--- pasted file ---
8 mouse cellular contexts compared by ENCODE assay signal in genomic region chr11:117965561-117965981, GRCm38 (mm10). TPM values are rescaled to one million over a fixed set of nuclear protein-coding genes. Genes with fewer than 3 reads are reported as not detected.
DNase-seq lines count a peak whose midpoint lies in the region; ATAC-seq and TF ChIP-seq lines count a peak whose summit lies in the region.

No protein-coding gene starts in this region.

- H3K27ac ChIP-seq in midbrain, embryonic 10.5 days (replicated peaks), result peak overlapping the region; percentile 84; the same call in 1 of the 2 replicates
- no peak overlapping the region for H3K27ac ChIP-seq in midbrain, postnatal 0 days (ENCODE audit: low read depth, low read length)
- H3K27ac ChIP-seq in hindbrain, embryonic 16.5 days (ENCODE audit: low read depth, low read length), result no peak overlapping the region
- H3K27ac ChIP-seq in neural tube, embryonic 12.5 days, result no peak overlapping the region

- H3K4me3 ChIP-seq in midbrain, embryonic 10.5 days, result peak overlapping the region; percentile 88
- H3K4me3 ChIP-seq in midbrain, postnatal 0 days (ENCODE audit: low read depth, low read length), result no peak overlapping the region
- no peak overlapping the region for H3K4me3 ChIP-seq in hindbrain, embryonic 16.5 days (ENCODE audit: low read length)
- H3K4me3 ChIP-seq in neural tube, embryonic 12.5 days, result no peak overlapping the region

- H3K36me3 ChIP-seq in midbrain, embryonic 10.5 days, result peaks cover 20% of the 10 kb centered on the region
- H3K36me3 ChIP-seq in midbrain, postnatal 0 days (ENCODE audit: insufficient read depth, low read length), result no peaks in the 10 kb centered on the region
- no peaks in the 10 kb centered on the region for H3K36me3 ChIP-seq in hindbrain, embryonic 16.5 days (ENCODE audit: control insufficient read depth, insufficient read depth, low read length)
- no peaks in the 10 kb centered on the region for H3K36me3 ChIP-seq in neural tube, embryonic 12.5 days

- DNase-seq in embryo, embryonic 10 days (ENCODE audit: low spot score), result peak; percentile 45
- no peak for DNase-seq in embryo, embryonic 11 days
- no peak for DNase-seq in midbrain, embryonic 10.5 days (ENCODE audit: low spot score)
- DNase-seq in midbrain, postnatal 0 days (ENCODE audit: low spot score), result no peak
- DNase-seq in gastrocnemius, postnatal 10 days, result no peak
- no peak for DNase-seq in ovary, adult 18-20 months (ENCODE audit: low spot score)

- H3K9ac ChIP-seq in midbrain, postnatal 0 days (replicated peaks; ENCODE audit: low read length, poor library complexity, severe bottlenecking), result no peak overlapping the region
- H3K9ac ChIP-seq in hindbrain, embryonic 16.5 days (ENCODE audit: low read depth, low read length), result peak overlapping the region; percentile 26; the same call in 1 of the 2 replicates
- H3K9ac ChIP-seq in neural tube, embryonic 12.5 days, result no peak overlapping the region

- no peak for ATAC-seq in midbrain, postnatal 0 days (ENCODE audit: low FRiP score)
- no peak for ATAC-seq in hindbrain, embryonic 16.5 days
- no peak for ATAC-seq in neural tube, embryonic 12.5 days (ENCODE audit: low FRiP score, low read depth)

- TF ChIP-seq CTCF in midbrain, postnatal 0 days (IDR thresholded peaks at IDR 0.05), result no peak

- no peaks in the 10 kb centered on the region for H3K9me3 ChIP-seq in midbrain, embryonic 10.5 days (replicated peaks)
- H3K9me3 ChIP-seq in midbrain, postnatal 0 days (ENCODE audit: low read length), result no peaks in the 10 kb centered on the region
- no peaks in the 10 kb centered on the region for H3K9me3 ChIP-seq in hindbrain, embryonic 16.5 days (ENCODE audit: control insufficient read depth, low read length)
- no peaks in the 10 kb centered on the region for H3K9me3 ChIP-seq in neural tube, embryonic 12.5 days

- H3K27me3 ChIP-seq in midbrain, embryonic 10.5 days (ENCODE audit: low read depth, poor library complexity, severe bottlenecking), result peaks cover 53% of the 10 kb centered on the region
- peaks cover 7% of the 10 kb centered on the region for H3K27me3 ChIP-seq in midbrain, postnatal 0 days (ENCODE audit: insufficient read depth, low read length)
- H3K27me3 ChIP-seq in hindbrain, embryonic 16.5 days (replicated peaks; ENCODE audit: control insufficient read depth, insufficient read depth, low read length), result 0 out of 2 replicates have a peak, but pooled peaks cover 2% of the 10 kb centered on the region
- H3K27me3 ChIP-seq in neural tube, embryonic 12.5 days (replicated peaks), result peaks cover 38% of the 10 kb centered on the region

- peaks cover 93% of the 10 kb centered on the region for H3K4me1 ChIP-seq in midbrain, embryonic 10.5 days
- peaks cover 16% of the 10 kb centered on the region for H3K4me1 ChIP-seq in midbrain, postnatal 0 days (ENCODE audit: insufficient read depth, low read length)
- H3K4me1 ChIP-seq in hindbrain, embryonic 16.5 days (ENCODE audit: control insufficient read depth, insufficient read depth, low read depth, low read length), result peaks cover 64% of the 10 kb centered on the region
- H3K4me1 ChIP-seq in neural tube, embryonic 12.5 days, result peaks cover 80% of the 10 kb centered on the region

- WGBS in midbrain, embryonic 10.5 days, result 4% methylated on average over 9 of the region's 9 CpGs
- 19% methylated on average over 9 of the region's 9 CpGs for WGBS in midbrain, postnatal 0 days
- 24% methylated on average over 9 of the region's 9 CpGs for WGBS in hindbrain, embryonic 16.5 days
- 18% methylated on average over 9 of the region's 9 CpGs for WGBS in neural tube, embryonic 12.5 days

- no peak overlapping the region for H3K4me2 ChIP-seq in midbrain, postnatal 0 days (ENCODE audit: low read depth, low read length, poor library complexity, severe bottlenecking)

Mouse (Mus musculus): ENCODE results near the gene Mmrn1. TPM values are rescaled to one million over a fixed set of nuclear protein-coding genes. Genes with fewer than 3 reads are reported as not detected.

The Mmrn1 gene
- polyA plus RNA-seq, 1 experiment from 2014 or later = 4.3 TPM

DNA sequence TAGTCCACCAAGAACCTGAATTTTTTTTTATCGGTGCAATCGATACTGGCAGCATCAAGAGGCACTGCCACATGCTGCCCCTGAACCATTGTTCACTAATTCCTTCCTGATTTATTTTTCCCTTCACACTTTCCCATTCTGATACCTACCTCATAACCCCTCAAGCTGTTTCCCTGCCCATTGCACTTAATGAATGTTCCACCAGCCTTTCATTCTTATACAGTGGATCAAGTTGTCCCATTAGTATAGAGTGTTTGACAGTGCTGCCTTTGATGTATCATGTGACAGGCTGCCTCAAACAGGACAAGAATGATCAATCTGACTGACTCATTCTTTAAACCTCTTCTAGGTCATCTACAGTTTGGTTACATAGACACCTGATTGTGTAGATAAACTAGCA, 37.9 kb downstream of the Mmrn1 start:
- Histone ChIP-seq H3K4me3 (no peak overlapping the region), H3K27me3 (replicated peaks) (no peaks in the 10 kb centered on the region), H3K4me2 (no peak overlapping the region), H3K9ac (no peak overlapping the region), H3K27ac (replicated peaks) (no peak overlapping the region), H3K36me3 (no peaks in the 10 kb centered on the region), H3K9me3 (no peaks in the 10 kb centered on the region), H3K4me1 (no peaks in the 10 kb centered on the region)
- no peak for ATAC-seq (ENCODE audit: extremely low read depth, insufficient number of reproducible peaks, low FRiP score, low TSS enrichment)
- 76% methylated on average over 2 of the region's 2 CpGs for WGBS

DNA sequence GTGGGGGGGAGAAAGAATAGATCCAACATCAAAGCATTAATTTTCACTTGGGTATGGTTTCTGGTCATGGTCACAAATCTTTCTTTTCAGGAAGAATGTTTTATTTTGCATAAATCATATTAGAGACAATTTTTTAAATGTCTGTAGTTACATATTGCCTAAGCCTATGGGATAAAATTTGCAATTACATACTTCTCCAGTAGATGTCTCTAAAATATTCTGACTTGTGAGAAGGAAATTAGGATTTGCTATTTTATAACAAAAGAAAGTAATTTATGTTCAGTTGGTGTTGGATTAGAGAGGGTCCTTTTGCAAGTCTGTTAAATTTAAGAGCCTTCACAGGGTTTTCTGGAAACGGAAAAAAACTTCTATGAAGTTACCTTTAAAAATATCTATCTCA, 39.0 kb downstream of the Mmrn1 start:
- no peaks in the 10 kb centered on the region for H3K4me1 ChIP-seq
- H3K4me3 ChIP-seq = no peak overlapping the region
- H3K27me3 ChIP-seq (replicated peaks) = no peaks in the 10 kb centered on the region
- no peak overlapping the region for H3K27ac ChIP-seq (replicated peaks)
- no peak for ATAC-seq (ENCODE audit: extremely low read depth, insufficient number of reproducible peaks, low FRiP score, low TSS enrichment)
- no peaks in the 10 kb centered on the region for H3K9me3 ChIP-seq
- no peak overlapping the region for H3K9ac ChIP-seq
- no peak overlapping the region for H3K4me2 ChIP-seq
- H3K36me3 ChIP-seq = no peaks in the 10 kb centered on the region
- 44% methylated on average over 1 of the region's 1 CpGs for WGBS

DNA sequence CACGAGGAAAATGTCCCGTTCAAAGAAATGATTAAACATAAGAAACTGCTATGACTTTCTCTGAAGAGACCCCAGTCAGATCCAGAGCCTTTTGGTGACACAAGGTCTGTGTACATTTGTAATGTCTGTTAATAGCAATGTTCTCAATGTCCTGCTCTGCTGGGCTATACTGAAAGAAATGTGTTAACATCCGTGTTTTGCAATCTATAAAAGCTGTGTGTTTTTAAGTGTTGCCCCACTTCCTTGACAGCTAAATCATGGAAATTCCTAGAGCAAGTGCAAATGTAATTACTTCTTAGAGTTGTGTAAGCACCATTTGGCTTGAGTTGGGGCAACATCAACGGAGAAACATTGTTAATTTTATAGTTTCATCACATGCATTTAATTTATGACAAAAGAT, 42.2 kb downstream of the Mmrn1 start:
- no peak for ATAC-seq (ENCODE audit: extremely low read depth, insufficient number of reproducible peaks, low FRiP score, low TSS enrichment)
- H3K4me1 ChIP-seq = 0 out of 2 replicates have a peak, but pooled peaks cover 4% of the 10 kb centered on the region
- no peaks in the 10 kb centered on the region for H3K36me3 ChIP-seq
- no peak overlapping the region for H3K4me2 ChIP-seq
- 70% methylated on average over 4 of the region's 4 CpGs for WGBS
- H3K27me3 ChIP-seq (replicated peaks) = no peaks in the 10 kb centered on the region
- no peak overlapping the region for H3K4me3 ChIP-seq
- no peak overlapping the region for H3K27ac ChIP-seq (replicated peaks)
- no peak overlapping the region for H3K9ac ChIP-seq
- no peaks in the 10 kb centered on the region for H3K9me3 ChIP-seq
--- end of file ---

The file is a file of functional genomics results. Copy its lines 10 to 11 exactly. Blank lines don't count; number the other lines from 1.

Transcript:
- no peak overlapping the region for H3K4me3 ChIP-seq in hindbrain, embryonic 16.5 days (ENCODE audit: low read length)
- H3K4me3 ChIP-seq in neural tube, embryonic 12.5 days, result no peak overlapping the region